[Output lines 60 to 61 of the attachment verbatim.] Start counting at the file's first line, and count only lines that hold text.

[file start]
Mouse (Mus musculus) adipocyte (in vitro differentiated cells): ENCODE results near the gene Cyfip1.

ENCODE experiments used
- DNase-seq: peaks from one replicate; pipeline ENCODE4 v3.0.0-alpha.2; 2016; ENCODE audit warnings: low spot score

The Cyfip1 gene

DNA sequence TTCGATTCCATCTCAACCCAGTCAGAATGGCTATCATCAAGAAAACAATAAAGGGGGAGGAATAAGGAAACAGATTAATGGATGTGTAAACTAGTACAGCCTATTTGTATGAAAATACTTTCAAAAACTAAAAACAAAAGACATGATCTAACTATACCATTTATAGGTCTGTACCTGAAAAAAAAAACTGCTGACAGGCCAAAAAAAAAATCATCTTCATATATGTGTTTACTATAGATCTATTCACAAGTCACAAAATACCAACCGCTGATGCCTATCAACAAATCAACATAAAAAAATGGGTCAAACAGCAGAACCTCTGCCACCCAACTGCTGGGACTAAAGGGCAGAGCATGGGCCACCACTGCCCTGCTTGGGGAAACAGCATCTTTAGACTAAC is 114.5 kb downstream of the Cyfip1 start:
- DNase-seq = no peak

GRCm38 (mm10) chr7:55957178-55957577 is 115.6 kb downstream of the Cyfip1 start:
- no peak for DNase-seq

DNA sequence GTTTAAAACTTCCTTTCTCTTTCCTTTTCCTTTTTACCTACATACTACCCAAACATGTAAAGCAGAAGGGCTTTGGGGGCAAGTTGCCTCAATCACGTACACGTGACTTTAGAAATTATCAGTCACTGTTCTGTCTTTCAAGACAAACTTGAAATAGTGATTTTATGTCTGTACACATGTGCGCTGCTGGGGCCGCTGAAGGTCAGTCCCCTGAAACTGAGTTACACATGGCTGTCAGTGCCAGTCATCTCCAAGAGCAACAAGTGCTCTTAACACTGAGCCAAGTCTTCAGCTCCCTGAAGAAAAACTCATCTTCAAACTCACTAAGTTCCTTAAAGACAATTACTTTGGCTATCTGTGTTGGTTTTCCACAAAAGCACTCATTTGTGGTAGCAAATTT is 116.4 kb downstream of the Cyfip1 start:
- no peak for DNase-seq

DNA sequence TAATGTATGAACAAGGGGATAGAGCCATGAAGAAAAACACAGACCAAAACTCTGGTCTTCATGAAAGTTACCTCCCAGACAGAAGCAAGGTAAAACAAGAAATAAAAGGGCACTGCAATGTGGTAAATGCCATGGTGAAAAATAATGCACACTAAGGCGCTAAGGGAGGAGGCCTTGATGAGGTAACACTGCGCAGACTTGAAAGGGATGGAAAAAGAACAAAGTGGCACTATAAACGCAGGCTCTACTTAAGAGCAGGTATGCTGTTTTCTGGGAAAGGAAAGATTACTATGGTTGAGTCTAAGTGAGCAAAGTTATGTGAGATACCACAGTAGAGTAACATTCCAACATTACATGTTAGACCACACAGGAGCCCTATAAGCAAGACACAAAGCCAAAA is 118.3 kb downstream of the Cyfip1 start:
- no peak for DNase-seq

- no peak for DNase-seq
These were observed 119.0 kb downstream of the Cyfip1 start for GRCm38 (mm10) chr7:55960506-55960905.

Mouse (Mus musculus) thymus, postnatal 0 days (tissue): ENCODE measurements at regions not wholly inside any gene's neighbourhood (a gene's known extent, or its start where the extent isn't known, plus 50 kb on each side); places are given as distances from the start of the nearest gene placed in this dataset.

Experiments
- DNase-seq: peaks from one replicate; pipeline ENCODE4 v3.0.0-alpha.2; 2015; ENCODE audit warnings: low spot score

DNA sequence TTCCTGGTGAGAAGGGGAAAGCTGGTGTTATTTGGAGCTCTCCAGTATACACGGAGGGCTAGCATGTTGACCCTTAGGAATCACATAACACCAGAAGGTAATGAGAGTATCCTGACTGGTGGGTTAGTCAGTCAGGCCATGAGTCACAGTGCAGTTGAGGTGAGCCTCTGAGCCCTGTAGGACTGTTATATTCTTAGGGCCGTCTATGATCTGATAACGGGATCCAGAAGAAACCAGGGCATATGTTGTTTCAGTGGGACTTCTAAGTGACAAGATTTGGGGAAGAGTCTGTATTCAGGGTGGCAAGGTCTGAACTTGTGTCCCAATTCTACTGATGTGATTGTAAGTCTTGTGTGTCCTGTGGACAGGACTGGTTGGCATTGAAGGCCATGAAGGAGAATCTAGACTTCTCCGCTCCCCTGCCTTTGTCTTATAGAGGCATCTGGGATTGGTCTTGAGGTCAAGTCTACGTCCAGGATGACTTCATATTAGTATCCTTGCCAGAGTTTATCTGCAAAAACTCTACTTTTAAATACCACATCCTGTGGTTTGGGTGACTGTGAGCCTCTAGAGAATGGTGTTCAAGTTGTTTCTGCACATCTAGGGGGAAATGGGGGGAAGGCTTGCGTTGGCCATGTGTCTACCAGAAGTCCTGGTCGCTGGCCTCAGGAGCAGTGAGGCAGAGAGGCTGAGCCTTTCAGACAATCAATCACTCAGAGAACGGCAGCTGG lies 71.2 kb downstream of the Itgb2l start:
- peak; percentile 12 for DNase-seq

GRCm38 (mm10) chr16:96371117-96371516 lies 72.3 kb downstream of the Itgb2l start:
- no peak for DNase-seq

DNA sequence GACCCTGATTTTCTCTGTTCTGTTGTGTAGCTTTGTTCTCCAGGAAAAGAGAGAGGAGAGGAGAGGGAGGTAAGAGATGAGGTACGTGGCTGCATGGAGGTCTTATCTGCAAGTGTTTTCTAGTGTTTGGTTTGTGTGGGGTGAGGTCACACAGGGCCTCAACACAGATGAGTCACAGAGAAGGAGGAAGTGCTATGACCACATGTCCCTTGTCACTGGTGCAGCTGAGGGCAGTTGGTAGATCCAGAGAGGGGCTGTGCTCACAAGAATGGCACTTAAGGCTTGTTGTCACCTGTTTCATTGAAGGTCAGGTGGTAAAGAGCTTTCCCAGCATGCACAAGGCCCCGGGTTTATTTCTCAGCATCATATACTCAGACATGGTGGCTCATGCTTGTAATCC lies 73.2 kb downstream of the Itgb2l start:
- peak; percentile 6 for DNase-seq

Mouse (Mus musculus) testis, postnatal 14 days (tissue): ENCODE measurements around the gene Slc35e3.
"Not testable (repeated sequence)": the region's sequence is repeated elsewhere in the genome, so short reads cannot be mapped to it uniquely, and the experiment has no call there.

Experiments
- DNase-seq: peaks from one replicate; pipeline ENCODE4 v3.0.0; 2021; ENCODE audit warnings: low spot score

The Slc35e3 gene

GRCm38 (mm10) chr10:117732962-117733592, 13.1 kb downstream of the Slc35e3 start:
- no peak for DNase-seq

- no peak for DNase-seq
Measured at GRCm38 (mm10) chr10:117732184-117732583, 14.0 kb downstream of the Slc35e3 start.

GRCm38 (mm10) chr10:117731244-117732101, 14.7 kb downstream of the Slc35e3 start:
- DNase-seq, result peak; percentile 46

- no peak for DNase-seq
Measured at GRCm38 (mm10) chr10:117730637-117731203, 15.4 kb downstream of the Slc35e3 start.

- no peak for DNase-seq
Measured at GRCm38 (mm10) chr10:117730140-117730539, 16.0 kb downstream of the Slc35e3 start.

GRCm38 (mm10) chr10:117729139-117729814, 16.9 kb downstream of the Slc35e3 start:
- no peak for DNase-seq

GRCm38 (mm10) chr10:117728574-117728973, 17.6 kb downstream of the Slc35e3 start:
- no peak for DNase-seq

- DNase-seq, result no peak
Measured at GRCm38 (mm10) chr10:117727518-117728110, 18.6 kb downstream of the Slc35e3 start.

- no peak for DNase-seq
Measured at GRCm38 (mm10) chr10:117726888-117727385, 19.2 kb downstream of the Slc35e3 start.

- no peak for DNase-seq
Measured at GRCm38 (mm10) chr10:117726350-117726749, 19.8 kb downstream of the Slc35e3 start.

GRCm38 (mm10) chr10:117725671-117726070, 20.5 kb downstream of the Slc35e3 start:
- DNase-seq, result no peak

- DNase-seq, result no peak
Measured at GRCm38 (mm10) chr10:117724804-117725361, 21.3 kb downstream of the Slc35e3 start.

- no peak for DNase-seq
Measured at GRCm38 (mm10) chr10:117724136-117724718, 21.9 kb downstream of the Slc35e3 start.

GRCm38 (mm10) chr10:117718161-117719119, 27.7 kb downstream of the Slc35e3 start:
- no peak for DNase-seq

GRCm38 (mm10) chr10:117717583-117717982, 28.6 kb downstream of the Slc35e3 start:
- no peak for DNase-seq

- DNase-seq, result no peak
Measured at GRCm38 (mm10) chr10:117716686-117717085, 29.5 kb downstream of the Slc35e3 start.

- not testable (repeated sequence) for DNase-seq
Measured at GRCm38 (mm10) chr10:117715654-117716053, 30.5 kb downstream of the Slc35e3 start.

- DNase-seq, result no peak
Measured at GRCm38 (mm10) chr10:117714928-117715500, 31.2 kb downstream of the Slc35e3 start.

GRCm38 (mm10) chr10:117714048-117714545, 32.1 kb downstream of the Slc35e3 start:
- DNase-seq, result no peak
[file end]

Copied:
Measured at GRCm38 (mm10) chr10:117716686-117717085, 29.5 kb downstream of the Slc35e3 start.

- not testable (repeated sequence) for DNase-seq